“If you want to be able to really use this data, and have it be meaningful, you’ve got to clean it up and remove those outliers,” Duncan said.

That’s going to take a lot of time and effort, however, and so far nobody seems to be doing it. Certainly the farmers who are collecting it aren’t likely to do this, because they’ve already got a lot on their plate and most find even capturing the data to be time consuming enough that most of them don’t do it, Duncan said.

“I can understand why they’re making that decision,” Duncan said. “When you think about it, why should they? What we’re telling them is, ‘go to the time, trouble and expense of collecting all this data, and we promise, eventually it will be worth something.’”

Big potential

Wally Orr thinks data management will be key to successfully running a really big operation.

“I can see a time when this data forms part of the value of your land when you go to sell it,” Orr told Guide during a short break from fixing a combine on his Pilot Mound, Man.-area operation.

He said his affinity for gathering the data initially began with the desire to show “proof of concept” for the rest of his precision agriculture program, including his variable-rate applications. Doing so helped prove to his own satisfaction, that the time and trouble were more than worth it.

“I am 100 per cent sold on variable rate,” Orr said. “In fact, if the satellites go down while I’m seeding, I’ll sit in the field until they’re up again. It no longer makes any sense to me at all to seed a crop without that data and prescription.”

There’s not quite such a direct benefit to other applications just yet, but Orr says he’s staying the data-collection course for a couple of reasons. First and most importantly, he thinks the data will eventually have just as much value as the variable-rate prescription data he’s using now, and his experience to date suggests that could add up to something pretty significant. And secondly, he’s enjoying the process.

“I downsized my farm a bit recently,” Orr explained. “I joke that I have a small farm run by an old farmer. Things like this keep your mind active and it’s a very interesting concept.”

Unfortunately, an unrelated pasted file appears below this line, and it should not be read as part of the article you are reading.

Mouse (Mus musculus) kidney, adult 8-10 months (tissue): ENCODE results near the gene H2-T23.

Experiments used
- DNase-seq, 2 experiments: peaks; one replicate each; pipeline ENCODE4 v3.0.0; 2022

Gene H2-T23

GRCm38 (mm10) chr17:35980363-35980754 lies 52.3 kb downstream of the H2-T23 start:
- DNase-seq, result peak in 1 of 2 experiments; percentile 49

Orr’s precision agriculture consultant says he’s on the right track and, like any major transition, it’s going to take some time and there will be a learning curve involved. Wade Barnes, one of the founding partners in precision agriculture consultancy Farmers Edge, got his start as an agronomist in Pilot Mound and has worked a lot with Orr over the years.

Barnes says he can understand why farmers are concerned about data integrity and wanting to make sure they’re getting fair value for sharing their data — but ultimately he’s hoping they’ll come to realize it’s in their own best interest to move in this direction.

“I am absolutely convinced this is the next big thing in crop production,” Barnes said. “It will have an impact that’s just as profound as the Green Revolution and the GMO revolution.”

Why share?

Barnes says the value of the looming revolution will only be realized if the system to collect the data is seamless and effortless for growers. The last thing anyone wants to worry about in the middle of a busy season is swapping USB sticks and uploading data to a PC in the farm office.

“You really need it to be automatic and self-maintaining for the grower,” Barnes said. “You need to be able to store that data until the machine hits the yard, for example, and sniffs out a WiFi connection, and then automatically uploads it to the Cloud where it can be stored and processed.”

Barnes says that in an ideal world growers could forget about the data until they had the time and inclination to delve into it during the off season.

A good service provider — and Barnes admits he hopes his company will become the preferred supplier to growers — would then have the opportunity to show them what the system could do, including data analysis, benchmarking with similar farms and perhaps even management recommendations.

He says only by amalgamating their data will farmers be able to truly harness the potential benefits.

“What I tell farmers is, ‘Don’t hoard your data. Share it,’” Barnes said. “By sharing it you’re not going to be giving yourself a smaller slice of the pie. You’re going to help increase the overall size of the pie and you’ll all make more money.”

He says getting a better handle on what’s actually working and not working will give growers a much better basis for decision-making.

“Do you really want to be making decisions that cost you this much just on your gut instinct?” Barnes said. “A lot of farmers do really well at that, but I think if you give those same growers better information, they’ll make even better decisions.”